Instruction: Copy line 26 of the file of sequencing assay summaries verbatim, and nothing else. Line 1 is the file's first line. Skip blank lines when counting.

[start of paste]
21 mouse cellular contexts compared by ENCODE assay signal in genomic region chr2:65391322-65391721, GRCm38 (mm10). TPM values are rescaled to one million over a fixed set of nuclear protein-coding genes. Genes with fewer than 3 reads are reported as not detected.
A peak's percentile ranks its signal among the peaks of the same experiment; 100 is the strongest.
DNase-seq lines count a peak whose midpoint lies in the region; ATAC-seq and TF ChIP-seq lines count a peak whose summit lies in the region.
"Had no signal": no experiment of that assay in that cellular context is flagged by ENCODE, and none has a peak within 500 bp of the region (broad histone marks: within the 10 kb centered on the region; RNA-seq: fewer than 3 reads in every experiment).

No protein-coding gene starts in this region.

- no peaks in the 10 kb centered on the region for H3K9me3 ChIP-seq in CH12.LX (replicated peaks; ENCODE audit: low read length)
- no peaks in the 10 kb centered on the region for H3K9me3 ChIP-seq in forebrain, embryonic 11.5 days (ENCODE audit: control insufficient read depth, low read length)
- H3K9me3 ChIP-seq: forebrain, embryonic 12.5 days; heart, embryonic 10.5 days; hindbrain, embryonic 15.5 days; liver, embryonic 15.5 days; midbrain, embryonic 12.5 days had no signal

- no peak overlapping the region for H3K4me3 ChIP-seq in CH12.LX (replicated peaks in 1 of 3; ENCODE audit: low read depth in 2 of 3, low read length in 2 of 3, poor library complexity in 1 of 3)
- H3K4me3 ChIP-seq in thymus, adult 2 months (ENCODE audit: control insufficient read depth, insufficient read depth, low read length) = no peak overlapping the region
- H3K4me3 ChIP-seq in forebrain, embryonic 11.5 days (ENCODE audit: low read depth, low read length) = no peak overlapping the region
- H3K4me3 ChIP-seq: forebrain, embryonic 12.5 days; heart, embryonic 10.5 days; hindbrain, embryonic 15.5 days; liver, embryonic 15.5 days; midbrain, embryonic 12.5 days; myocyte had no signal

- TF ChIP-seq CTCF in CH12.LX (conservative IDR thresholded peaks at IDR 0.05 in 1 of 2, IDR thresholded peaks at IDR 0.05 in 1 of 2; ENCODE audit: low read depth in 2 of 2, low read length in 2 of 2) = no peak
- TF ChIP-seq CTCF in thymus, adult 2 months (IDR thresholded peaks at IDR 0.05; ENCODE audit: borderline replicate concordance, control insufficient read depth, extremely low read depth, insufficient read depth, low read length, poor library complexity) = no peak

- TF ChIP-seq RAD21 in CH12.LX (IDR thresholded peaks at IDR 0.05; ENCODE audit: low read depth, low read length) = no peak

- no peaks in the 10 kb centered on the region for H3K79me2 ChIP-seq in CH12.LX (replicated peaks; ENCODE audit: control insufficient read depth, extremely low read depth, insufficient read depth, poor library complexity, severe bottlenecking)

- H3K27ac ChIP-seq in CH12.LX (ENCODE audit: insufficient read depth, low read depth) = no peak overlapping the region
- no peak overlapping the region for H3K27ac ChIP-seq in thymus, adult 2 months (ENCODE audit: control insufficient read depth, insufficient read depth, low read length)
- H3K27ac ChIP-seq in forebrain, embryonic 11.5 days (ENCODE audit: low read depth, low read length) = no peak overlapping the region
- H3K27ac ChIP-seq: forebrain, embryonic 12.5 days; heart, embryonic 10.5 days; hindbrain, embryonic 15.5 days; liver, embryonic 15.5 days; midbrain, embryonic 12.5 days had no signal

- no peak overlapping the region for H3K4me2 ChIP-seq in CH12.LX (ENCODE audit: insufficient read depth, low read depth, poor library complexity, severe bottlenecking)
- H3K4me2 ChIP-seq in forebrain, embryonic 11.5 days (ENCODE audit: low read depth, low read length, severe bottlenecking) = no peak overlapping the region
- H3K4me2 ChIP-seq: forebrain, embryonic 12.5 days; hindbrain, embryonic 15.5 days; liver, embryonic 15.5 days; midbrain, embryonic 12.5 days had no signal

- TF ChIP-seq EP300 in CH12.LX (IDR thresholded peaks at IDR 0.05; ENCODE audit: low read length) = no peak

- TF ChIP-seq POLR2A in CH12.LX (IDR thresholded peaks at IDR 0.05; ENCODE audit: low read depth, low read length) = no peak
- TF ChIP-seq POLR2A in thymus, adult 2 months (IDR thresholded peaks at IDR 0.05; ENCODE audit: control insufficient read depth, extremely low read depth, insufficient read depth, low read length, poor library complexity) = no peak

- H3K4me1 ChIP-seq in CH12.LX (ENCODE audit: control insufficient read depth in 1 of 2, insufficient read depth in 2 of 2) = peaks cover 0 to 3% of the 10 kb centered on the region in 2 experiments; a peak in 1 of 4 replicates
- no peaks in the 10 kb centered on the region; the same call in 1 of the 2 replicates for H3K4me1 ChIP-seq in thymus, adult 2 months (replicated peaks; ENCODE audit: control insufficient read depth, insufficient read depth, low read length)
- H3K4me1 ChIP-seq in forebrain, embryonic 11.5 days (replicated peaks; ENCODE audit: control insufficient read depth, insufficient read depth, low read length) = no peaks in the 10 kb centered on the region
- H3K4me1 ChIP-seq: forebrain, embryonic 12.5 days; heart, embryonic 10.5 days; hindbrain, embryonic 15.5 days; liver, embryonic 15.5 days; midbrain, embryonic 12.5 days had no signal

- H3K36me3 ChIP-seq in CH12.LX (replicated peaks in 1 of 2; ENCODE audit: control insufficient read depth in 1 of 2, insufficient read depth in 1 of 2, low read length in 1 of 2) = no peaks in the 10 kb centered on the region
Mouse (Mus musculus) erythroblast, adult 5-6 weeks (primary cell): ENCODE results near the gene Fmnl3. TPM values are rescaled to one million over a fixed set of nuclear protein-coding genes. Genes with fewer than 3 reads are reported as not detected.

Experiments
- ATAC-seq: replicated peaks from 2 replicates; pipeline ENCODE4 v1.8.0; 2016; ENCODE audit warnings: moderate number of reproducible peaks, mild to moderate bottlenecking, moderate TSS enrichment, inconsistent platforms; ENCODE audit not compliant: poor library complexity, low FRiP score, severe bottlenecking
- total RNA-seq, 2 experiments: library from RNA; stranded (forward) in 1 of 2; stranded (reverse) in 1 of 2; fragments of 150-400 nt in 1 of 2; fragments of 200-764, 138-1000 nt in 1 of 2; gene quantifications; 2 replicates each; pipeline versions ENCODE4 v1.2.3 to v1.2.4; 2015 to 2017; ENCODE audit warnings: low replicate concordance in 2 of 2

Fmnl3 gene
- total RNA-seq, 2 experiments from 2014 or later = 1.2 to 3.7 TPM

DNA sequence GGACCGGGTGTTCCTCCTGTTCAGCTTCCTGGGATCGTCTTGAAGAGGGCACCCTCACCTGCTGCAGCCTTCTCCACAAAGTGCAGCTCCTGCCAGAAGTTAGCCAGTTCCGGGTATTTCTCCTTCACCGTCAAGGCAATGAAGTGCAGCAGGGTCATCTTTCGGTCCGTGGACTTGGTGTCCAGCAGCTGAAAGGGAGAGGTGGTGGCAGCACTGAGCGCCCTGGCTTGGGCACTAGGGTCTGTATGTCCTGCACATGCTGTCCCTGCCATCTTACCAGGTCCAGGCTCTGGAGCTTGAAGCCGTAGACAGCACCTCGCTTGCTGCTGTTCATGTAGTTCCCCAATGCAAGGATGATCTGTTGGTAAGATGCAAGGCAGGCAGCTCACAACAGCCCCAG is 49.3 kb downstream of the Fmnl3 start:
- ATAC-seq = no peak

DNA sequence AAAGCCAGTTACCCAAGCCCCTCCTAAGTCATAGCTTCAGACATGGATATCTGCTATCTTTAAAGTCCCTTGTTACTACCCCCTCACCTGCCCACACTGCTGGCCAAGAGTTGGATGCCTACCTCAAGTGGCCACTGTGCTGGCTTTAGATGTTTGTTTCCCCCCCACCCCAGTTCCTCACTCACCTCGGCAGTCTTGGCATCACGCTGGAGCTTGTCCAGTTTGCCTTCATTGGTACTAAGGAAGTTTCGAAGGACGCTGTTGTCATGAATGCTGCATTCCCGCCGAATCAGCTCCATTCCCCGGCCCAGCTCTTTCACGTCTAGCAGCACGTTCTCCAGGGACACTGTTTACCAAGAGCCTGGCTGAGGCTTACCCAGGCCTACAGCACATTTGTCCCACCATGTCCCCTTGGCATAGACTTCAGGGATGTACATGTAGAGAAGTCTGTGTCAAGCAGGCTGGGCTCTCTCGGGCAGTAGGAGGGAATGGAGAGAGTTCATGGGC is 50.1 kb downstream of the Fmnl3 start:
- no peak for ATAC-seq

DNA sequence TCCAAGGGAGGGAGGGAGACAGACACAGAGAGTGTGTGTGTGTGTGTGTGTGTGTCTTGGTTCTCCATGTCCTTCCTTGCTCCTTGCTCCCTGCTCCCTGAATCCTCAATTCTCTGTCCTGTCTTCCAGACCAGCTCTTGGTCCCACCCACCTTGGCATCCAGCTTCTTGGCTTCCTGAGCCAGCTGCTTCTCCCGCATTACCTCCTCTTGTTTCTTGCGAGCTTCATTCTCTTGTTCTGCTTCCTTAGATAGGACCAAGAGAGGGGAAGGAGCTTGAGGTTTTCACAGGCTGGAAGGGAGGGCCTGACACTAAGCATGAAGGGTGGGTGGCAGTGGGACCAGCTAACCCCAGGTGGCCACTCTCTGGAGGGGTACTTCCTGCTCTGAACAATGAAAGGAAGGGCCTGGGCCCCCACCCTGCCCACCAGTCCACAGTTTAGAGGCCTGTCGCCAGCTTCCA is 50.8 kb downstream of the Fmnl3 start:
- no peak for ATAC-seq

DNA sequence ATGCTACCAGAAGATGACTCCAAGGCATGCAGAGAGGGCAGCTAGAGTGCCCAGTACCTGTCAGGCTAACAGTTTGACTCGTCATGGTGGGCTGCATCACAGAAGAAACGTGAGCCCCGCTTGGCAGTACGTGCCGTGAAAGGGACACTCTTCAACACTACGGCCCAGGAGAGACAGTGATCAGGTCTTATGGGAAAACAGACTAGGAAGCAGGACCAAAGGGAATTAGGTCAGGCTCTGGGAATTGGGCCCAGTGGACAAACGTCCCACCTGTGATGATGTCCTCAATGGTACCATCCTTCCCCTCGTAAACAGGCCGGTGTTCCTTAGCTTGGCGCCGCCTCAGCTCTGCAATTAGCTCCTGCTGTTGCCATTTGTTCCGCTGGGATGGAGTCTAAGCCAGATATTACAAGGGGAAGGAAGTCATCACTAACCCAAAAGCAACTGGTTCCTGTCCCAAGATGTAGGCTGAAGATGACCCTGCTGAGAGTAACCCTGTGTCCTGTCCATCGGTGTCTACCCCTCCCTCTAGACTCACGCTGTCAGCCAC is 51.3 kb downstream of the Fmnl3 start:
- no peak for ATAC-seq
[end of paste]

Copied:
- TF ChIP-seq POLR2A in thymus, adult 2 months (IDR thresholded peaks at IDR 0.05; ENCODE audit: control insufficient read depth, extremely low read depth, insufficient read depth, low read length, poor library complexity) = no peak